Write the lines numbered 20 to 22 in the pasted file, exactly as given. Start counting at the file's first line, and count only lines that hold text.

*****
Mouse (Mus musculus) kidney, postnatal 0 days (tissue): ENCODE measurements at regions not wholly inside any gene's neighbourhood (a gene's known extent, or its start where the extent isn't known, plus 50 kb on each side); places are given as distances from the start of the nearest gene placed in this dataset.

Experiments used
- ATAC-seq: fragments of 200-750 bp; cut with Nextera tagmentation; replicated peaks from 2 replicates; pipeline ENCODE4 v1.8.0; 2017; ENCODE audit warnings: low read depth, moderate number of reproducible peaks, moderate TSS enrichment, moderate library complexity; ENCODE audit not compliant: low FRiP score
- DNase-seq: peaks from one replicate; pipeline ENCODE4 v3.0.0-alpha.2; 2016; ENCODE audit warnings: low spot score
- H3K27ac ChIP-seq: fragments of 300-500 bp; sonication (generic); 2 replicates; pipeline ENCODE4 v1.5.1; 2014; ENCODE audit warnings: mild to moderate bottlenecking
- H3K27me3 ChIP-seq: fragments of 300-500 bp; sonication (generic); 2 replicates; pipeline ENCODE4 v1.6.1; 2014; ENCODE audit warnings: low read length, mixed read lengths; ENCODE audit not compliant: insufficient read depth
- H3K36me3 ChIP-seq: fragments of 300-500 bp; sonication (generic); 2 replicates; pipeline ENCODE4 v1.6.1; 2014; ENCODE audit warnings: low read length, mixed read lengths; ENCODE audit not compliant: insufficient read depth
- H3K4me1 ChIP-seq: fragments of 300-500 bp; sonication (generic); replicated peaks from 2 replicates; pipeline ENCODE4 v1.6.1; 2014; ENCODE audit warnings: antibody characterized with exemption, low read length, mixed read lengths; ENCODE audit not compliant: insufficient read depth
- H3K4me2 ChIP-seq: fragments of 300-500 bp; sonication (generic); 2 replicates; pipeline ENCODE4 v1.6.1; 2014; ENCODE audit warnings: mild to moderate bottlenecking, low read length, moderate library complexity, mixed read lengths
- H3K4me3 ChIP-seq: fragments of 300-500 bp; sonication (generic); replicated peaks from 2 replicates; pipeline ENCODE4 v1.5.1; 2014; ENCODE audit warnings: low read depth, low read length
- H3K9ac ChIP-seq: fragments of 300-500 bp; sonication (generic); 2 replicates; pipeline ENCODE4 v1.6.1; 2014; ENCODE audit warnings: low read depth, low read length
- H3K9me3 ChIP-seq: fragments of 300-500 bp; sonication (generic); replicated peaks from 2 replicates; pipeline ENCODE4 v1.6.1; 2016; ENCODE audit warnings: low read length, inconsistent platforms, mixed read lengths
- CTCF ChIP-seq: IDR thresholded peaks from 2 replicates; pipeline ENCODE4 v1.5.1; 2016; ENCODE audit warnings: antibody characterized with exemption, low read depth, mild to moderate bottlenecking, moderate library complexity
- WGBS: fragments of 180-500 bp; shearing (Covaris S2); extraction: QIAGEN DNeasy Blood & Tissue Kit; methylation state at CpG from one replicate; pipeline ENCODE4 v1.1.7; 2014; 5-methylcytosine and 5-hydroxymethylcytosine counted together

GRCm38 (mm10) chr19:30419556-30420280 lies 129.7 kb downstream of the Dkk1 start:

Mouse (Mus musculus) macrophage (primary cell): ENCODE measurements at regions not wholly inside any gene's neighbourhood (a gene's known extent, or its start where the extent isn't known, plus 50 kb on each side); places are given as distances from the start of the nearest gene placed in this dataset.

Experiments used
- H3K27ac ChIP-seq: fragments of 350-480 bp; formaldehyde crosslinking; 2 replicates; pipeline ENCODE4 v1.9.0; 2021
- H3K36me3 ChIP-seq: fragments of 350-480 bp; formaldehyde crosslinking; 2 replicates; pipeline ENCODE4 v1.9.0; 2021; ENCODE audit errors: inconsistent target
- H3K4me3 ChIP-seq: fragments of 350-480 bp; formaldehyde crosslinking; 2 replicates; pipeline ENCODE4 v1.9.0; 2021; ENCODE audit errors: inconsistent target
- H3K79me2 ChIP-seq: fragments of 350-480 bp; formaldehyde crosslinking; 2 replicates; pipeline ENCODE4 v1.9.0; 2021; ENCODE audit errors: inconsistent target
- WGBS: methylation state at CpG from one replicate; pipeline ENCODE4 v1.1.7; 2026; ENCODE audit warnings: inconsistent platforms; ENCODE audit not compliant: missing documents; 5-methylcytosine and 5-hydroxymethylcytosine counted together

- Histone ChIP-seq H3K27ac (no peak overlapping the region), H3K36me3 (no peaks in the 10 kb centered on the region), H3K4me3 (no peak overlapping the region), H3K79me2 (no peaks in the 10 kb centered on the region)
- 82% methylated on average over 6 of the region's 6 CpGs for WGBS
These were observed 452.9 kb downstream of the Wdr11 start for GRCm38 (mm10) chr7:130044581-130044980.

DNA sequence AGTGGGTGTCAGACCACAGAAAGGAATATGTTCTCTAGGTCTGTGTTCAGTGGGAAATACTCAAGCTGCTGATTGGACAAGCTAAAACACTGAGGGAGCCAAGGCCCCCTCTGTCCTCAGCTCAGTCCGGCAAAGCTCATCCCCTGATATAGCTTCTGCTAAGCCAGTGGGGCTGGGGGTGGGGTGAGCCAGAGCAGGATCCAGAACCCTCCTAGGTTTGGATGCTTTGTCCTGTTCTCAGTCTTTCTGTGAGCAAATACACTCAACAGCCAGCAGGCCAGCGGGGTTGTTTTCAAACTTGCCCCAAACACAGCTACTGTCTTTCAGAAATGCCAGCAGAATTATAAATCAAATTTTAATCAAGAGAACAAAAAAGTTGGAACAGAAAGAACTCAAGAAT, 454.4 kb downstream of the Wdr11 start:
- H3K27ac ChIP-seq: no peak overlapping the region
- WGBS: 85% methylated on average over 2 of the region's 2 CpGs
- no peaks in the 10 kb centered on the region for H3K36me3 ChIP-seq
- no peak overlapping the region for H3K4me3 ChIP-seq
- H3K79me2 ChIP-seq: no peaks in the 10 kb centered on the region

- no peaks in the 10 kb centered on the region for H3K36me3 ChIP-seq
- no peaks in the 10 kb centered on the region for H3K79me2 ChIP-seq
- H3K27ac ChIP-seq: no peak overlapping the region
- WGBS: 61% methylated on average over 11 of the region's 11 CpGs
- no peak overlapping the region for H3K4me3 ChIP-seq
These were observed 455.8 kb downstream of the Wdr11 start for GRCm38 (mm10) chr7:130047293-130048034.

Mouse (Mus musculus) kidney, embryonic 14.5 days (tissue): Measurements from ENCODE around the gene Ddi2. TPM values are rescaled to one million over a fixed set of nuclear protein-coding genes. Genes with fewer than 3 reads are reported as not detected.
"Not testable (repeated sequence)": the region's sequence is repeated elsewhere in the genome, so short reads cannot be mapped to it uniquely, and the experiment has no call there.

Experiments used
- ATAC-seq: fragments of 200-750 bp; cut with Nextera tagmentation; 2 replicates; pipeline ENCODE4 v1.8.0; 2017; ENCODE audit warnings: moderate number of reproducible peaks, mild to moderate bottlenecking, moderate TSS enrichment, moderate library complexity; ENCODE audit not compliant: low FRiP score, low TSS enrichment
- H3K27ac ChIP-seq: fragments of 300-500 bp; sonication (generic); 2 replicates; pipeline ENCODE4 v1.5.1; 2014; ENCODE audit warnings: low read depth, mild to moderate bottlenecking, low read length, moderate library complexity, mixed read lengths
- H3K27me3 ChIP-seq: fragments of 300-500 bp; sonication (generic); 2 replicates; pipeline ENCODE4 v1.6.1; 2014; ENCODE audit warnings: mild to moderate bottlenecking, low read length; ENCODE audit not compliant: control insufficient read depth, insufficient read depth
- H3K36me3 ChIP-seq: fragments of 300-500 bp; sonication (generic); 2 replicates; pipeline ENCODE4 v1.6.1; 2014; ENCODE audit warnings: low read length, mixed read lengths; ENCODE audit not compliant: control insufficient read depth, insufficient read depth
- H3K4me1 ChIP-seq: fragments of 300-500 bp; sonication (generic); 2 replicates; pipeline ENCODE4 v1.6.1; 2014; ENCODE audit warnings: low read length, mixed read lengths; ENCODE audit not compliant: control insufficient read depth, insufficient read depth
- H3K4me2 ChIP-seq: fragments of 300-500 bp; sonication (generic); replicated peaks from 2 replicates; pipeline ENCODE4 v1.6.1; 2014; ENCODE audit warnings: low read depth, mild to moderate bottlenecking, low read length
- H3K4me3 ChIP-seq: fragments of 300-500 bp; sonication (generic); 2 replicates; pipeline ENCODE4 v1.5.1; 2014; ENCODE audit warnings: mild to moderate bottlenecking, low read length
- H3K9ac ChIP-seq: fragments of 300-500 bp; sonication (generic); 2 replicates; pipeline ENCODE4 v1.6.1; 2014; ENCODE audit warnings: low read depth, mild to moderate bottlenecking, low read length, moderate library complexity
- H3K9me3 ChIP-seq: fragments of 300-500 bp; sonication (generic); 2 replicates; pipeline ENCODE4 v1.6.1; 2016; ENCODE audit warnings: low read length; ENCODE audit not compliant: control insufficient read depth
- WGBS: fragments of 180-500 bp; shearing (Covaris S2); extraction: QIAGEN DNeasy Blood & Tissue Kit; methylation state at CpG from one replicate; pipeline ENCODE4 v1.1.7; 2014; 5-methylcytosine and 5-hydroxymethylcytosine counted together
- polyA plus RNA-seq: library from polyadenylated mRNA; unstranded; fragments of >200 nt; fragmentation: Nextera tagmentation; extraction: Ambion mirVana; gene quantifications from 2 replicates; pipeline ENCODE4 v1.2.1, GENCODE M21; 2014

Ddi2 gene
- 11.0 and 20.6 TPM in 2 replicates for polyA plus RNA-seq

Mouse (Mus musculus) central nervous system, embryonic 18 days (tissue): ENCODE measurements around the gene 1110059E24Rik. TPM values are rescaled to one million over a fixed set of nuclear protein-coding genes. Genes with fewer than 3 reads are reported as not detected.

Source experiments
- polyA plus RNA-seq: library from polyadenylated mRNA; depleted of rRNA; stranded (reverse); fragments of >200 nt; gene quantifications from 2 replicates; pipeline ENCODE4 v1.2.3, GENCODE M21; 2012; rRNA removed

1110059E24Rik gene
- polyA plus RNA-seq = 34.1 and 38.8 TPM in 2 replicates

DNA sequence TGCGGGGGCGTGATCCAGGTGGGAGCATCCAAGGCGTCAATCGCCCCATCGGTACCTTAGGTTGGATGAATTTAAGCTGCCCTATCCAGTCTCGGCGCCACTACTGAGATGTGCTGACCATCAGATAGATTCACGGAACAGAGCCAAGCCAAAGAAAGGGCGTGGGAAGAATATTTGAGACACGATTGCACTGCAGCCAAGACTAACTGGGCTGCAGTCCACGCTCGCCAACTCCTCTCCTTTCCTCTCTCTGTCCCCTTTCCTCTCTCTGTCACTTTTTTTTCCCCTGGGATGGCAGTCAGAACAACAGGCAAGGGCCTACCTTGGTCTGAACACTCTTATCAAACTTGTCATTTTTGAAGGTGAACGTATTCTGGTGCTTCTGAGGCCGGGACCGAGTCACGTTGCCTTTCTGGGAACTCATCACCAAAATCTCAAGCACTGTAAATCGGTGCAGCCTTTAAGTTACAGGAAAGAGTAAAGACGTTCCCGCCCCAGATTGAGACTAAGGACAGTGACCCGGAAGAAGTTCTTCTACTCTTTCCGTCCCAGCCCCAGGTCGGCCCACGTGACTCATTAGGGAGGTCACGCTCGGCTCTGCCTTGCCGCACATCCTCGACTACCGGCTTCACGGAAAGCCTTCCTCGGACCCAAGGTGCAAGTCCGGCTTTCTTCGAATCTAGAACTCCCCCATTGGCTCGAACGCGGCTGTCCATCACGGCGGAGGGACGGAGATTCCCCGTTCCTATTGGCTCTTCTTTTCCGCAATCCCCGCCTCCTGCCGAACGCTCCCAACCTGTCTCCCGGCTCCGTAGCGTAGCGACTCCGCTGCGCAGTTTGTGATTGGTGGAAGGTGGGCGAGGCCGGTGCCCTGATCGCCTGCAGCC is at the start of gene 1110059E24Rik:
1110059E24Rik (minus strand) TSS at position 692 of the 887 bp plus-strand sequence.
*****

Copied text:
- H3K4me3 ChIP-seq: fragments of 350-480 bp; formaldehyde crosslinking; 2 replicates; pipeline ENCODE4 v1.9.0; 2021; ENCODE audit errors: inconsistent target
- H3K79me2 ChIP-seq: fragments of 350-480 bp; formaldehyde crosslinking; 2 replicates; pipeline ENCODE4 v1.9.0; 2021; ENCODE audit errors: inconsistent target
- WGBS: methylation state at CpG from one replicate; pipeline ENCODE4 v1.1.7; 2026; ENCODE audit warnings: inconsistent platforms; ENCODE audit not compliant: missing documents; 5-methylcytosine and 5-hydroxymethylcytosine counted together